The Integration of Fieldwork and Survey Methods
Sieber, Sam (1973)
American Journal of Sociology, 78(6): 1335-1359
A historical antagonism between the proponents of qualitative fieldwork and of survey research has prevented recognition of the benefits to be gained by employing both methods in the same study. Each method can be greatly strenthened by appealing to the unique qualities of the other. Through examination of a number of cases in which the methods have been integrated, it is possible to discern important benefits is design, data collection, and analysis. In order to fully exploit the advantages of integration, however, adjustments in traditional procedures will have to be made, thereby yielding a new style of social research.
Others citing this work make clear and strong arguments for the value of work emerging under the frame of 'mixed methods research.'
As found in Christense, Robinson, and Simons, 2016 'The Application of Mixed Methods: using a Crossover Analysis Strategy for Product Developement in Real Estate,' 'Although the definition of mixed methods research still remains a contested area, most researchers agree that mixed methods research combines qualitative and quantitative data collection and data analysis within a single study (Johnson & Onwuegbuzie, 2004; Teddlie & Tashakkori, 2003) to better understand research problems by enabling breadth and depth of understanding and corroboration' (Johnson, Onwuegbuzie and Turner, 2007: 56). The mixed methods movement is gaining popularity in many disciplines (Patton, 1990; Tashakkori & Teddlie, 2003) and, emphasizing the value and advantages of mixed methods research, the integration of quantitative and qualitative research methods has been made in sociology (Sieber, 1973), education evaluation (Cook & Reichardt, 1979; Greene, Caracelli, & Graham, 1989; Rossman & Wilson, 1985), health sciences (O'Cathain, 2009), sustainable tourism (McGehee et al, 2013), and management and organizational research (Aguinis et al., 2010; Currall & Towler, 2003; Edmondson & McManus, 2007; Molina-Azorin, 2012). The rise in uptake may be due in part to the methodological pluralism, which frequently results in a better understanding of research problems than a mono-method design (Molina-Azorin, 2012).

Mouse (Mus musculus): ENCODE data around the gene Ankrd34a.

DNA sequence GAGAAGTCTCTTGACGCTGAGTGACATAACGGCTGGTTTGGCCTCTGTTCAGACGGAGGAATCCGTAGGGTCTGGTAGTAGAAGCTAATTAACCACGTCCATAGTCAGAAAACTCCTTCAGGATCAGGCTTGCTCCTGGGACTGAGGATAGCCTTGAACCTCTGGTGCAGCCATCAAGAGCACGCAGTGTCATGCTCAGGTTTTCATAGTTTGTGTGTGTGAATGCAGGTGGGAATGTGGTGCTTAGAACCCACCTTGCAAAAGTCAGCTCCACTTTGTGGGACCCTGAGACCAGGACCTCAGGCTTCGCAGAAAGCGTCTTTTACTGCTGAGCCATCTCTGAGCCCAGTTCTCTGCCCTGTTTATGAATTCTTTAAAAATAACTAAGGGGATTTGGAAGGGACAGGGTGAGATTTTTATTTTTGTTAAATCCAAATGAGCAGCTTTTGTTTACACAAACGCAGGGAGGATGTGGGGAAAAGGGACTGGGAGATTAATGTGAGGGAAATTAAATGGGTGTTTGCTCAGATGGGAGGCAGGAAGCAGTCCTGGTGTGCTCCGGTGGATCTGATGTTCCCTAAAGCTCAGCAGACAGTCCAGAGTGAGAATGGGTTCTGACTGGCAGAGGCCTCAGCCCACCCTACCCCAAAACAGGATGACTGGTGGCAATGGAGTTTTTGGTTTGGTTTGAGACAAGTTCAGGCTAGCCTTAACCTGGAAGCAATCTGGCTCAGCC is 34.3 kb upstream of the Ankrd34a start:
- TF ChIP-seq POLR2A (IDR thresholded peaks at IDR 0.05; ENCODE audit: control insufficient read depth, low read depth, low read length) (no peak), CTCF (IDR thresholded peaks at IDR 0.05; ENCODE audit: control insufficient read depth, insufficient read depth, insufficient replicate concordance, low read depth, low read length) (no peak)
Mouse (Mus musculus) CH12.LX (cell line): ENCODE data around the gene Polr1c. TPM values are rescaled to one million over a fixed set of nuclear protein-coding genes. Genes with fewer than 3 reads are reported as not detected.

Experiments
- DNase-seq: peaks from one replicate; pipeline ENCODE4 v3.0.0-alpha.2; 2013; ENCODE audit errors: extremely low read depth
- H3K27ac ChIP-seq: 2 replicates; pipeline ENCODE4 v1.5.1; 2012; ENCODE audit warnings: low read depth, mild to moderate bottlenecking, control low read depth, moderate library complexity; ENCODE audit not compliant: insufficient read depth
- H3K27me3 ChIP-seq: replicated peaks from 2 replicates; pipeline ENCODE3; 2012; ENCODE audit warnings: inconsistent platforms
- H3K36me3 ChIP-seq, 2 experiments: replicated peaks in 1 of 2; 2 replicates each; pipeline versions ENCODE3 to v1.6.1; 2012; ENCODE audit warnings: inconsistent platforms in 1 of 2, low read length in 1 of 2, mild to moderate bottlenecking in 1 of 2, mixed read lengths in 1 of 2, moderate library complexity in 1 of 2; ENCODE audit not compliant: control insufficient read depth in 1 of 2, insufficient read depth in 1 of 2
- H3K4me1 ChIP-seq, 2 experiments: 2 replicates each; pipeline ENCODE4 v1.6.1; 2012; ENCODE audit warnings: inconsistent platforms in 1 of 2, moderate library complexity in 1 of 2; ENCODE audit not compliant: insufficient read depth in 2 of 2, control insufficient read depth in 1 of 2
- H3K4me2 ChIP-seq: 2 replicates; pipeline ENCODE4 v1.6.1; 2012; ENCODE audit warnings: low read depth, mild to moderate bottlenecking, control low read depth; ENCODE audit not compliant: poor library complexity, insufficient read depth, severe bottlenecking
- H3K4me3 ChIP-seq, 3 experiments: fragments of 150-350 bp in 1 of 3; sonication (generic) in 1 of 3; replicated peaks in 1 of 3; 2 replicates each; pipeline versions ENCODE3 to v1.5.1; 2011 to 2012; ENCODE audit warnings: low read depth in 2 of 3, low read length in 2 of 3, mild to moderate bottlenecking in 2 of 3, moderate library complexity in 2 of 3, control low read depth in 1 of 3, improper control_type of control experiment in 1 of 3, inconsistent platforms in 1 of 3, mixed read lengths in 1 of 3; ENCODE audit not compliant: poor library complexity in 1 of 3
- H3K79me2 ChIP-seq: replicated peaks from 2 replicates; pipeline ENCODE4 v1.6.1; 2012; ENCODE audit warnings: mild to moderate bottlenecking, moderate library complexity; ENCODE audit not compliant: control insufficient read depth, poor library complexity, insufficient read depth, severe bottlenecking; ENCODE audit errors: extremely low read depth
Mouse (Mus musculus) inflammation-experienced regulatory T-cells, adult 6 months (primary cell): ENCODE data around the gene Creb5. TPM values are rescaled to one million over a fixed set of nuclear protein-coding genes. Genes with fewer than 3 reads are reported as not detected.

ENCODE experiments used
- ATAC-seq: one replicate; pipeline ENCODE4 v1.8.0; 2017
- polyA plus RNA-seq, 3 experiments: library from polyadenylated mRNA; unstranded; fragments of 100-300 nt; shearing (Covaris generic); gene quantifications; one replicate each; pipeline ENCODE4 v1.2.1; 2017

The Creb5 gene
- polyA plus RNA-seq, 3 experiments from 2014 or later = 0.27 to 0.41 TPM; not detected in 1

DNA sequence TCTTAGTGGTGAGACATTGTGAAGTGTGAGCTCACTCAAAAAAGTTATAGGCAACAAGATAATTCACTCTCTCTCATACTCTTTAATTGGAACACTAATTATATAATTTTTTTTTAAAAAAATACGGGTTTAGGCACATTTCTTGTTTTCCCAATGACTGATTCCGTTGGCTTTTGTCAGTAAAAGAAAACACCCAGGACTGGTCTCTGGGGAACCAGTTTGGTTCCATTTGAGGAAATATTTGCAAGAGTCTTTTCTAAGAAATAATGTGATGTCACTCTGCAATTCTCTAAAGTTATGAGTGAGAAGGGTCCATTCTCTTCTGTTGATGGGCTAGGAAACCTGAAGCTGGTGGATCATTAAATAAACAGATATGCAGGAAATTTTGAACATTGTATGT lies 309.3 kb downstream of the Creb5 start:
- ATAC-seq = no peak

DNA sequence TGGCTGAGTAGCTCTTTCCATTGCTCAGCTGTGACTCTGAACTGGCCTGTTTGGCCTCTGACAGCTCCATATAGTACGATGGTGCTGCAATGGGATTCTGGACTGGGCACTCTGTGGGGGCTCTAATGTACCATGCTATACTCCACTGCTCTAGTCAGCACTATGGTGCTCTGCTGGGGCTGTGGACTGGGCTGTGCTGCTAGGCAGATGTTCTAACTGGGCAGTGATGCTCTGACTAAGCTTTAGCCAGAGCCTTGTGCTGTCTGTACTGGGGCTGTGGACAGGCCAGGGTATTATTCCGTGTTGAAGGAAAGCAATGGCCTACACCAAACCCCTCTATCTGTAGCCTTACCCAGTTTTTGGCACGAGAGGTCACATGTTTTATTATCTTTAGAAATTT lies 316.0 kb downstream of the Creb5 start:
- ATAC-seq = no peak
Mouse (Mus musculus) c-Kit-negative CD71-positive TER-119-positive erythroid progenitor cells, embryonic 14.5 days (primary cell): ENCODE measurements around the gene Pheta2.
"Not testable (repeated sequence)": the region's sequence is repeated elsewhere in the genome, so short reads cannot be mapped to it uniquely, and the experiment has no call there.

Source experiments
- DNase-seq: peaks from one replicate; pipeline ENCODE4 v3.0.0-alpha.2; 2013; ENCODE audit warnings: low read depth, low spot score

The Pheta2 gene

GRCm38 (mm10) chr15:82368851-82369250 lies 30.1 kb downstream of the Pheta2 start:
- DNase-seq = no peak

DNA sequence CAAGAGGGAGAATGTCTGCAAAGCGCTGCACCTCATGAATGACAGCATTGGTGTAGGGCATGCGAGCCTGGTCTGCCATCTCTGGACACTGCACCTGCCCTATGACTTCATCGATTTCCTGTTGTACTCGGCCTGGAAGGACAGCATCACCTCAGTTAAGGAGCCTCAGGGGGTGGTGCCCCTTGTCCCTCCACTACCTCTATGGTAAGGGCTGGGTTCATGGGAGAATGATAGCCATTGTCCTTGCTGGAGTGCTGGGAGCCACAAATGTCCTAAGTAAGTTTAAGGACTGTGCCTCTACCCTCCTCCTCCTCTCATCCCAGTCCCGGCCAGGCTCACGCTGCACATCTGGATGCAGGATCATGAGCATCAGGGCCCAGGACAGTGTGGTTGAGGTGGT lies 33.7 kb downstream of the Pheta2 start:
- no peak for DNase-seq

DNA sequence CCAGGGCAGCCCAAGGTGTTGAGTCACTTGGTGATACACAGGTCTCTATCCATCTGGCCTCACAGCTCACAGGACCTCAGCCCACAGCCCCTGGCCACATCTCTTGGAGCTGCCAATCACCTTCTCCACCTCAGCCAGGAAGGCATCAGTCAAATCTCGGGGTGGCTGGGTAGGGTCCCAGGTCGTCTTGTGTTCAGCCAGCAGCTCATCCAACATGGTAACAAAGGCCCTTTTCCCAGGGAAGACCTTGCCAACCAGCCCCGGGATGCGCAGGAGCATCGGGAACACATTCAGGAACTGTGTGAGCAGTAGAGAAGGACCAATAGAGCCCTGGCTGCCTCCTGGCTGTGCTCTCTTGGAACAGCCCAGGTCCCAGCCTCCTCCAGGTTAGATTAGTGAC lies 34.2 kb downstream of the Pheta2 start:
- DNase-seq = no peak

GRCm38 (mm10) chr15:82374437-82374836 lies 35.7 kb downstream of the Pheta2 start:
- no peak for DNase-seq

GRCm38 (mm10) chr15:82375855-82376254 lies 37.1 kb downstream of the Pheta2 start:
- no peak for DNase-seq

ABSTRACT: Increasingly, researchers are recognizing the benefits of expanding research designs to include both quantitative and qualitative methods to gain deeper insight into the reasons behind various research phenomena. Entrepreneurial development of market oriented products can benefit from the use of both methods to gain an understanding of complex issues influencing the development of new products. This research offers a philosophical argument for utilizing a mixed methods approach in the development of quantitative instruments and demonstrates how the use of a crossover analysis strategy expands the traditionally applied, linear decision process to improve both the fidelity and validity of market-driven products. The research then demonstrates how a mixed methods crossover analysis strategy enables both quantitative and qualitative data to iteratively inform the revisions, adaptation and development of a (quantitative) market-oriented product.